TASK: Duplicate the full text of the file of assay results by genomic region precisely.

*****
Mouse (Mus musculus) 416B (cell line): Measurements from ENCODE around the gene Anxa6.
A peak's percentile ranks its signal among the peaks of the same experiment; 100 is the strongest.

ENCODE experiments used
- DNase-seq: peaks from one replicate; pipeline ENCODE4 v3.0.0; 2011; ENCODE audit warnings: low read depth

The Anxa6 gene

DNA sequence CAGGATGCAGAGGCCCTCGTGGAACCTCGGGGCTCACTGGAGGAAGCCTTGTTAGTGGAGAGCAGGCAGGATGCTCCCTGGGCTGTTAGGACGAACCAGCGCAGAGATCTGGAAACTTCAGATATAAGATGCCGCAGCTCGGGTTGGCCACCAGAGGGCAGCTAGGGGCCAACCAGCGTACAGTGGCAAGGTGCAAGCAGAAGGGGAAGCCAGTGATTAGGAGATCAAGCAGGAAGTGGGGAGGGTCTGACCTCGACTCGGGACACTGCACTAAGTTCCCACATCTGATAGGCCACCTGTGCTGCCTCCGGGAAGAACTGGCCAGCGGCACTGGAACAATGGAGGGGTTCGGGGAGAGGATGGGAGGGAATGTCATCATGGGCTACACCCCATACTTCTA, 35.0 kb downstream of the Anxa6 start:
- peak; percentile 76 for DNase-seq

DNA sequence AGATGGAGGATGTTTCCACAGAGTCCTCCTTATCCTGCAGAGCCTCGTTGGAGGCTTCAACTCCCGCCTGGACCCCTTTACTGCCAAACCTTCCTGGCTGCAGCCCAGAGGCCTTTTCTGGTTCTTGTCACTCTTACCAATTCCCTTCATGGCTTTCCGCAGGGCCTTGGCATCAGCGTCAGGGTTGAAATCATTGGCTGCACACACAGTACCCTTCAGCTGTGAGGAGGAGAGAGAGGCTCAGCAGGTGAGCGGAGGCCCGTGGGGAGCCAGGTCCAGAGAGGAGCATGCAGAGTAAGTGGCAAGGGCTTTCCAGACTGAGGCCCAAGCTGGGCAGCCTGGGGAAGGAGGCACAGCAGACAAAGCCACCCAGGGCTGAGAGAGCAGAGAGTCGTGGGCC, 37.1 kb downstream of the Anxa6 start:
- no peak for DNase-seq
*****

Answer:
Mouse (Mus musculus) 416B (cell line): Measurements from ENCODE around the gene Anxa6.
A peak's percentile ranks its signal among the peaks of the same experiment; 100 is the strongest.

ENCODE experiments used
- DNase-seq: peaks from one replicate; pipeline ENCODE4 v3.0.0; 2011; ENCODE audit warnings: low read depth

The Anxa6 gene

DNA sequence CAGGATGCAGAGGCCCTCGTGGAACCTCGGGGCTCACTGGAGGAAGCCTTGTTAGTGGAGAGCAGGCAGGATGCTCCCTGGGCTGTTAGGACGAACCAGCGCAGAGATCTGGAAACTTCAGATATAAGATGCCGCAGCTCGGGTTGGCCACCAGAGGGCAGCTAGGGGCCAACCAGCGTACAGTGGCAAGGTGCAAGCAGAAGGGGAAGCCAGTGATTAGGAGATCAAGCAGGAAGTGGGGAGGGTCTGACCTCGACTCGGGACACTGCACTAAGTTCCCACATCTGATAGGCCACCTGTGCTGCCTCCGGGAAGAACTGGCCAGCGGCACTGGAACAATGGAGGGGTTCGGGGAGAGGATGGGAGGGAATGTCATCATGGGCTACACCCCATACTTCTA, 35.0 kb downstream of the Anxa6 start:
- peak; percentile 76 for DNase-seq

DNA sequence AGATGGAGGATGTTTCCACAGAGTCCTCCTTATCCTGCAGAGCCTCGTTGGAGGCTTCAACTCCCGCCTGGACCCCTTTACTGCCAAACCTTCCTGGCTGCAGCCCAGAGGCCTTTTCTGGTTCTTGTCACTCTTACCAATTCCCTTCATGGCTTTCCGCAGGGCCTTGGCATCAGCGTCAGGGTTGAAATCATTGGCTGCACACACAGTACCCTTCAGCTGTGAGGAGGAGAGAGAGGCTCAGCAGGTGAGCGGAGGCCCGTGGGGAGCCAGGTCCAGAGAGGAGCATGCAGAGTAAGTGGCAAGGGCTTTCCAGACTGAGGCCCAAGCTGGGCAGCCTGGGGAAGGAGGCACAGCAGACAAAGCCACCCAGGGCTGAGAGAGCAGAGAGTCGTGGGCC, 37.1 kb downstream of the Anxa6 start:
- no peak for DNase-seq